The Center for Media and Democracy has formally complained to the Internal Revenue Service, alleging that the Wisconsin Club For Growth (WiCFG) violated its tax-exempt status by engaging in purely partisan political activity. Via PRWatch:

“We believe the evidence shows that the Wisconsin Club for Growth deliberately chose to cheat the tax code in order to hide the identities of the out-of-state millionaires, billionaires, and for-profit corporations pouring millions into Wisconsin elections,” said Brendan Fischer, General Counsel of the Center for Media and Democracy, who authored the complaint. “By Wisconsin Club for Growth operating in this manner, our elected officials knew who greased their campaign wheels, but the public was left in the dark.”

“WiCFG deprived Wisconsinites of their right to know who is really bankrolling the elections of our representatives, blocking the ability of the public and the press to track whether secret million-dollar donors later receive special treatment and the evidence shows clearly that donating paid off for out-of-state corporate interests,” said Lisa Graves, Executive Director of the Center for Media and Democracy.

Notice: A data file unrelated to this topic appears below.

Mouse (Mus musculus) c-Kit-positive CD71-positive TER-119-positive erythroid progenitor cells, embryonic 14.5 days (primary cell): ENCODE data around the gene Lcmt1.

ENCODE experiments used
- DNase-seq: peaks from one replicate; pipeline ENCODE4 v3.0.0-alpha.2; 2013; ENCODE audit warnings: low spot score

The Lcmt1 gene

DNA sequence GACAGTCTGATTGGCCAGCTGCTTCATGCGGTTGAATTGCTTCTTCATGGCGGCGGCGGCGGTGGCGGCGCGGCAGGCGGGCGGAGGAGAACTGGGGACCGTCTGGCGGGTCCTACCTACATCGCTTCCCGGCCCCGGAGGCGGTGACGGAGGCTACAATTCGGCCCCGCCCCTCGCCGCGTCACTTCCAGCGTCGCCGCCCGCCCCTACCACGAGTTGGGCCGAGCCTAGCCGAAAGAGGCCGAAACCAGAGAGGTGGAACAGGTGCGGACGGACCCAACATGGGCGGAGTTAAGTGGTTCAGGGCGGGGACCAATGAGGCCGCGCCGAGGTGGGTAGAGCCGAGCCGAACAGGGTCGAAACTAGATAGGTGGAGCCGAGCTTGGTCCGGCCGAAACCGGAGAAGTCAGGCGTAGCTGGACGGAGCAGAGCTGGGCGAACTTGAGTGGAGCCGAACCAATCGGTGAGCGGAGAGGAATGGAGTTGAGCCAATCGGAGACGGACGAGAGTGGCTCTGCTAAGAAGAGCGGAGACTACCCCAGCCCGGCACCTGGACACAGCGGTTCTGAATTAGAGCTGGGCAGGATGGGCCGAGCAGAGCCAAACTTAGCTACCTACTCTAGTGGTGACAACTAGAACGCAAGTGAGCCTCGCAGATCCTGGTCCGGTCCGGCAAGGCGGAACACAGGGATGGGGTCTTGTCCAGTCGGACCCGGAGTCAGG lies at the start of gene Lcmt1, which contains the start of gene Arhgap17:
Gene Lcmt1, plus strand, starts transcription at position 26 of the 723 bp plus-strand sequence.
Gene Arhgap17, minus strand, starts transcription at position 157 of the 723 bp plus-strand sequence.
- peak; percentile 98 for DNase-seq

Wisconsin Club for Growth is at the center of the criminal investigation into alleged coordination with Governor Scott Walker’s campaign during Wisconsin’s 2011-2012 recall elections. CMD’s complaint to the IRS relies on evidence made public in the course of a failed attempt by WiCFG and its director Eric O’Keefe to convince federal courts to stop the probe.

This is exactly the sort of activity that the IRS was looking for when it scrutinized tax-exempt organizations that have plainly-political purposes. Tea parties later accused the agency of a partisan political witch hunt. The ‘John Doe’ investigation has also been denounced that way, but has resulted in six convictions.